The government has rejected amendments to the Care Bill that would require councils to refer people with long-term care needs to regulated independent financial advisers.
Without this amendment, under Clause 4 councils need only refer people to "independent advice" for instance charities and other organisations.
In a committee session on the bill, Baroness Greengross, chief executive of International Longevity Centre and Lord Lipsey, president of the Society of Later Life Advisers tabled amendments for regulated financial advice.
Despite this, health minister Earl Howe concluded there was no need for the bill to set this out specifically as other kinds of advice may be more relevant.
He said that taking independent advice is a matter of personal choice and this is important because some advice may be subject to a charge.
However, Howe acknowledged there would be "individual circumstances" in which it would be appropriate to recommend financial advice, such as weighing up financial options including selling the home.
He added: "The fact that an organisation or individual is regulated is in itself no guarantee that the person has knowledge or experience of wider care and support issues; for example, housing or other care-related options.
"The local authority should advise about the importance of independent regulated advice and signpost the adult to offer a choice of where they can obtain the best and most relevant advice. Again, we intend to cover such issues in statutory guidance."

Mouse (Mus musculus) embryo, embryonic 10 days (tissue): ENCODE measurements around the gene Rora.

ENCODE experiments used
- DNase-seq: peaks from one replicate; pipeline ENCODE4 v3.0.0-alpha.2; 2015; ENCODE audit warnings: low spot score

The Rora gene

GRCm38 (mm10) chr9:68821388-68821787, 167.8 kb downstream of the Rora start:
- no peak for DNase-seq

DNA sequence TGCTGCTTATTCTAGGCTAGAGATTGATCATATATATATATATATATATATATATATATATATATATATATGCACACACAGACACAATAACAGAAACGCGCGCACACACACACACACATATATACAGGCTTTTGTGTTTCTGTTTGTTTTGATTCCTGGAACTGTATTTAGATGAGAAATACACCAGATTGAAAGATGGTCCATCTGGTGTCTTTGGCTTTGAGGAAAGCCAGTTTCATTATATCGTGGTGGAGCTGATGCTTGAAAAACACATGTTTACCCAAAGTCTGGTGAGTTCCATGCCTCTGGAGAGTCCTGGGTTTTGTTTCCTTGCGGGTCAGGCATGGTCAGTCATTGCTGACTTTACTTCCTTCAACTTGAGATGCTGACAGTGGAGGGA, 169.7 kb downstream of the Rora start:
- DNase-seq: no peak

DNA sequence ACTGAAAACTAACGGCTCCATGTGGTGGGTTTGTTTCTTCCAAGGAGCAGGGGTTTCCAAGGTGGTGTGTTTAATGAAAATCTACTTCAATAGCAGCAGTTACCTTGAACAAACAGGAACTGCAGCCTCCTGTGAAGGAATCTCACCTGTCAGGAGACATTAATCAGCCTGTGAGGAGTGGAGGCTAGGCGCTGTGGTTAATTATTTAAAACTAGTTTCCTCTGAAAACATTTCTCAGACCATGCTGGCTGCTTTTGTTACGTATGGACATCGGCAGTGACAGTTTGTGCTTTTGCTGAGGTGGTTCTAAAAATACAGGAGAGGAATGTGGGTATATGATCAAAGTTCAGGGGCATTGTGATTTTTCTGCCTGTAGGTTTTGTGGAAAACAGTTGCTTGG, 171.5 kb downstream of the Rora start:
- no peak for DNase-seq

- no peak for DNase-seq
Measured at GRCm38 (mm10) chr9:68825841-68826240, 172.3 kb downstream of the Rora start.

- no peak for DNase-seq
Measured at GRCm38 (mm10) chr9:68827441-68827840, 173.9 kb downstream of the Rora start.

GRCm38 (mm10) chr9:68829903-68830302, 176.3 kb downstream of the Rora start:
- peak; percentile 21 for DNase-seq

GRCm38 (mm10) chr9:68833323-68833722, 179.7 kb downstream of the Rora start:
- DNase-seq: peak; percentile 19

Janet Davies, managing director of Symponia described the decision as "misguided and just plain wrong."
She said: "Yes, of course charities know a about their main subjects - they have an important and valuable part to play. But very few (if any) can actually say - and have PI cover to back it up - "I recommend you take this route".
"To rebuke the holistic services offered by advisers working within the care fees planning arena just because there may be a charge is insulting. You can't possibly put a price on safeguarding a lifetime's worth of accumulated assets."
Chris Horlick, managing director of care at Partnership said: "We have seen much progress from a Draft Bill that did not even mention financial advice to the Care Bill which places a duty on Local Authorities to provide information and advice on how to access independent financial advice.
"So, while yesterday's debate in the House of Lords may at first have seemed to be a setback, it did serve once again to highlight the importance of regulated financial advice."
Horlick added Partnership was "further comforted" by Earl Howe's statement on statutory guidence, as this would be a powerful measure for Local Authorities to follow, and there would be opportunity to engage with government on this issue.